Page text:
I experienced a sad event a few weeks ago at the loss of my 6 ½ year old guinea pig, Spunky, due to old age. We went through a lot together and I still look for him to come shooting out of his igloo every morning to greet me. But, I still have my Jeep, Blue Lightning, and enjoy the summers out with top off! One of my transplant friends and I have plans to go muddin’ together soon!

I hope everyone has a great holiday and an awesome New Year! Although I am not sure exactly what my New Year’s Eve plans involve yet, I do know that I have a pretty full calendar for the next few weeks. And that’s the way I like it!

Thursday, November 26, 2009

Year-Round Thanksgiving

Throughout the year I make it a point to sit down and write out the many things I am thankful for on a regular basis. For me it is critical to recognize that I have been given so much, not just once a year, but all the time. God is good...all the time!

In spite of the ups and downs I consistently face, I can't help but wake up every day grateful to have woken up! Sometimes I have to remind myself of this because the challenges seem overwhelming and almost insurmountable at times. I have my days when I am unable to get out of bed, yet those days give me the opportunity to rest and think about things that I would not otherwise. It can be a time of worship, prayer, to laugh at my own imaginative thoughts, deal with my inner struggles, anger, and misunderstandings, or a time to question life and review my own. It is often during these times when the greatest inspiration for my writing comes through.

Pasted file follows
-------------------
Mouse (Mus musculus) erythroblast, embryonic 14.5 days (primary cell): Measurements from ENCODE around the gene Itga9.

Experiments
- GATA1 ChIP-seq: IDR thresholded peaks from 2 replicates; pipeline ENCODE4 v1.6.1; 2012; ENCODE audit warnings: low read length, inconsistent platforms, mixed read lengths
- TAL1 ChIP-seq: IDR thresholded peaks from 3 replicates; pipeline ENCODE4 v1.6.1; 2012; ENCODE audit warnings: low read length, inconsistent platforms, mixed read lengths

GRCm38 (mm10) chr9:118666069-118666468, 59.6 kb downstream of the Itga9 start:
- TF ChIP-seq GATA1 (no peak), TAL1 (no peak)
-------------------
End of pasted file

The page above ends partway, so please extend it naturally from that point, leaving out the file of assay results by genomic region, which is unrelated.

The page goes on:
In recent weeks, there has been an explosion of status updates focusing on what people are thankful for. While I recognize that it's important to take time out each year from our busy schedules to recognize how fortunate we are and focus on what we have been given and the sacrifices made for our country, I also believe that we need to recognize this throughout the year. Therefore, I did not participate in the status update experiment. Instead, I have gathered a collection of "thank yous" that I have written in notes throughout the year and am compiling the most consistent ones all in one.

I am thankful for God's continued work in my life and for the opportunities I have to serve Him in a variety of capacities

For LCBC Harrisburg, the impact it has had on my life, and the many friends I have made there this year who are so supportive, loving, accepting, and fun!

My Life Group which is always there for each other regardless of our life circumstances. The close bond we all have to each other. I'm thankful for the way God brought together a perfect match of people who had never met before, but immediately connected. It's a place where we can all share openly without fear of judgment or breach of privacy. Plus, we just have fun!

LCBC Harrisburg's new building which we are moving into in January! The opportunity to serve in the construction process and contributing to lives being changed by Christ